The Quarter Life Crisis

Something a little different for a Monday morning, whilst I try to take a positive view on life as a singleton, there are times when I sometimes feel I’m not at the stage I should be. This counts for all aspects of my life.

When I was a little girl, I imagined that by the age of 21 I would be married and by the age of 23 I would have had my first child. I definitely assumed I would own my own home. What I didn’t take into account was that relationships aren’t like Disney films, house prices are steep, and childbirth is scary.

quarter life crisis 3

My basis for these assumptions were of course my mother and the women who had gone before me. My Mum had three children by the age of 26, whereas I can only hope that by that age, I will finally feel comfortable with the direction in which my life is heading. As I speak to friends, scroll through my social media and read other blogs, I realise I am not alone. It seems I am heading for a quarter life crisis.  According to a recent poll from The Telegraph 86 per cent of us are. No one ever prepared us for post-university life; the hundreds of job rejections, pressures of real adult relationships and the true cost of inflation.

These feelings are normal. And you’re not the only one having them, even though it may feel like you are. So what can you do?

Stay positive
Please don’t shoot me. I know this is the most annoying thing you can hear, but it really does ring true. Sitting about moping because you’re not where you want to be will just breed negative energy. Don’t give up because there is no other option.  My brother found himself unemployed after finishing college where he had completed a course in sport and fitness. He did numerous amounts of voluntary work experience placements, only to be told at the end of it that the businesses he had been volunteering for did not have the money to take him on as an employee. He was unemployed for 18 months and took the first job he was offered. It was in a factory. My brother is a bright boy and didn’t ever imagine that was where he would end up. He is now a supervisor of said factory and was recently put on a management scheme.  You will get there. It may not be how or what you expected, but if you work hard, it will happen.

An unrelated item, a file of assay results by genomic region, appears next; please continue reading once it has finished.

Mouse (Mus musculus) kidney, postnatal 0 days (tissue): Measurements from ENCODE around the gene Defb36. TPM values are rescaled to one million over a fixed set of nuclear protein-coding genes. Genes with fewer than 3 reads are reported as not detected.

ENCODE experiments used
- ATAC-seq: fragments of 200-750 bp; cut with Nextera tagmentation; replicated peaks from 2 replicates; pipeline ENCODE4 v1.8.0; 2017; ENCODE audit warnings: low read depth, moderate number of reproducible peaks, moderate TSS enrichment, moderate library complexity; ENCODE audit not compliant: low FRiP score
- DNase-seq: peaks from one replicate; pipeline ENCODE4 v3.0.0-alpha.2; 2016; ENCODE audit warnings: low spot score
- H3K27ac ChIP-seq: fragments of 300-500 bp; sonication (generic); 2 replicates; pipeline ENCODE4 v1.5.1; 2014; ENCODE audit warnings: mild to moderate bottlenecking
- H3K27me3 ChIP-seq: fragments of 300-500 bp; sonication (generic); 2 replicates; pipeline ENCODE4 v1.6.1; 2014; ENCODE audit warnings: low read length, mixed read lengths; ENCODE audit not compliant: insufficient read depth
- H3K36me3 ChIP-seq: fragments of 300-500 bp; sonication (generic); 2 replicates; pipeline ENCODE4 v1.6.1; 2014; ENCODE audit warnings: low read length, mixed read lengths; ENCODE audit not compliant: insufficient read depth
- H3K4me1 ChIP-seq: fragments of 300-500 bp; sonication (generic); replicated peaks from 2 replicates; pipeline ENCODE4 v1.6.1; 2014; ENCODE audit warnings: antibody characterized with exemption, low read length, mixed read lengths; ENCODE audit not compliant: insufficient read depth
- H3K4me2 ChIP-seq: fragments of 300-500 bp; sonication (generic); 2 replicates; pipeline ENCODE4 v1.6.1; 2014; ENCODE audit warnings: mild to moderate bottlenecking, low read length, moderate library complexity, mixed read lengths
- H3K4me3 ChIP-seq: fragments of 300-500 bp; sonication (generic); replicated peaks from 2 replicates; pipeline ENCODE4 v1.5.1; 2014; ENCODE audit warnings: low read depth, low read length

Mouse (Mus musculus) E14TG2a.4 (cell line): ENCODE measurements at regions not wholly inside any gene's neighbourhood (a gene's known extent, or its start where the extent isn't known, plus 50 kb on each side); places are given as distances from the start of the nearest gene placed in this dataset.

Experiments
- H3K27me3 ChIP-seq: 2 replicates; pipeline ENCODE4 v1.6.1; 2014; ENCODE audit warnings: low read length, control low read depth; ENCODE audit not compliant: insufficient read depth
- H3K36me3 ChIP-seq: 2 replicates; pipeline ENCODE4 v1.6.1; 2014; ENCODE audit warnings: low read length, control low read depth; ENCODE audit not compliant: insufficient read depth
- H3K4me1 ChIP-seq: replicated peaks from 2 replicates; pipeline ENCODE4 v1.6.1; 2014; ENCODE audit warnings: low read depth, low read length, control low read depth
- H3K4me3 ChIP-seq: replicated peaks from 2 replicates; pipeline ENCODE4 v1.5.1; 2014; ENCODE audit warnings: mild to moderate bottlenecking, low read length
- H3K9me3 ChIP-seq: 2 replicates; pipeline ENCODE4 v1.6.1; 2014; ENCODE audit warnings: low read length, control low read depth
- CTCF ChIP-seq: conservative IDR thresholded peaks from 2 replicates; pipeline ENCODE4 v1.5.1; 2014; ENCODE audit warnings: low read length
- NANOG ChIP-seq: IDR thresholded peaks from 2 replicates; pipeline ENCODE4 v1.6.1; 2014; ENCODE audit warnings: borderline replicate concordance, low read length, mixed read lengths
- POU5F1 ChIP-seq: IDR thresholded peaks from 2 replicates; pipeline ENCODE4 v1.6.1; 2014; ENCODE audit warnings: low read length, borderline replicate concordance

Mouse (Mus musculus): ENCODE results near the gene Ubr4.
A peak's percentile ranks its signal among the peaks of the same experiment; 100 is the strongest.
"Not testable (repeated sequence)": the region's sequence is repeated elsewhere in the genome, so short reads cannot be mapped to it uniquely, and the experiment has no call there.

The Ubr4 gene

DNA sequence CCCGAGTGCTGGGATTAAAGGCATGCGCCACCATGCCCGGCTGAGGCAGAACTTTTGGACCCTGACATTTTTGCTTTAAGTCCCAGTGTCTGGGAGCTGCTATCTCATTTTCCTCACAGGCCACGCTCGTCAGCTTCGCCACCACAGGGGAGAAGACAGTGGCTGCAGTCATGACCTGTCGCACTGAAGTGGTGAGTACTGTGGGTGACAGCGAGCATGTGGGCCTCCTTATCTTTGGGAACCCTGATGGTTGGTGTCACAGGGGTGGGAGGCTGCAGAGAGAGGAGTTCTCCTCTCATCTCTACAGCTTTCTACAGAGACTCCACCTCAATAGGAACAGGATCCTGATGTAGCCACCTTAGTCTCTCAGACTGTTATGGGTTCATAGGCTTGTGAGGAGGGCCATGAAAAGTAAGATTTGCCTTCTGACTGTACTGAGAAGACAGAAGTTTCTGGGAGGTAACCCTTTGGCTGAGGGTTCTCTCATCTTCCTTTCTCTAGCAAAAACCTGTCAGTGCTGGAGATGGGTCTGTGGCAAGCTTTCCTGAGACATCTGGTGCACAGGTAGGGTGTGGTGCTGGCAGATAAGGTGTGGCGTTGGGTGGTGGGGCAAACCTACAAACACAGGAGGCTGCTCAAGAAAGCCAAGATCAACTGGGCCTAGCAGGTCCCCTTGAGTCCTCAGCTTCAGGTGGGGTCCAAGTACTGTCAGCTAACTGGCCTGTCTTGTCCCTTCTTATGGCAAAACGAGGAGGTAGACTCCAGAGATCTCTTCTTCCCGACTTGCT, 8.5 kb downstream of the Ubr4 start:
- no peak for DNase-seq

Forget the five year plan
When I was 18 I made a five year plan of where I expected to be at 23. It involved living in London in a posh flat, with a cute boyfriend and swanky career. This did not happen. The failure I felt when I looked back on my goals and realised I had not reached any of them where devastating. STOP DOING THIS TO YOURSELF. No one can predict what’s going to happen in the future and sometimes these things are out of our control. Take each week as it comes. Focus on the now and work from there. The achievements you do make will seem a lot greater without the five year plan.

quater life crisis 2

Stop comparing yourself
It is so easy to compare yourself to friends, people you went to school with and people you don’t even know. STOP THIS NOW. We can log onto Facebook , Twitter, Instagram and any other social media and browse through pictures of statuses  of other people having the time of their lives.   What we do need to remember though, is that social media only allows us to see what people want us to. Not many people will post statuses focusing on the negative parts. Just remember, we have no idea what goes on behind closed doors.


So basically, it’s OK to feel a bit lost in your early to mid twenties. Keep going. You’ll get there.



Filed under Lifestyle

3 responses to “The Quarter Life Crisis

  1. Haha – I’ve definitely realised it’s also ok to feel this way once you hit 30 too 🙂 No need to panic, 30 is the new 20! 😉 xxx

  2. I really need to read things like this more often. I’ve never felt this let down (okay maybe I have), but I have not experienced such low self esteem and confidence, and inner unhappiness, I don’t know what I’m saying or rambling about. But my point is, life is crappy right now and thank you for this piece of writing.

Leave a Reply

Fill in your details below or click an icon to log in: Logo

You are commenting using your account. Log Out /  Change )

Google+ photo

You are commenting using your Google+ account. Log Out /  Change )

Twitter picture

You are commenting using your Twitter account. Log Out /  Change )

Facebook photo

You are commenting using your Facebook account. Log Out /  Change )


Connecting to %s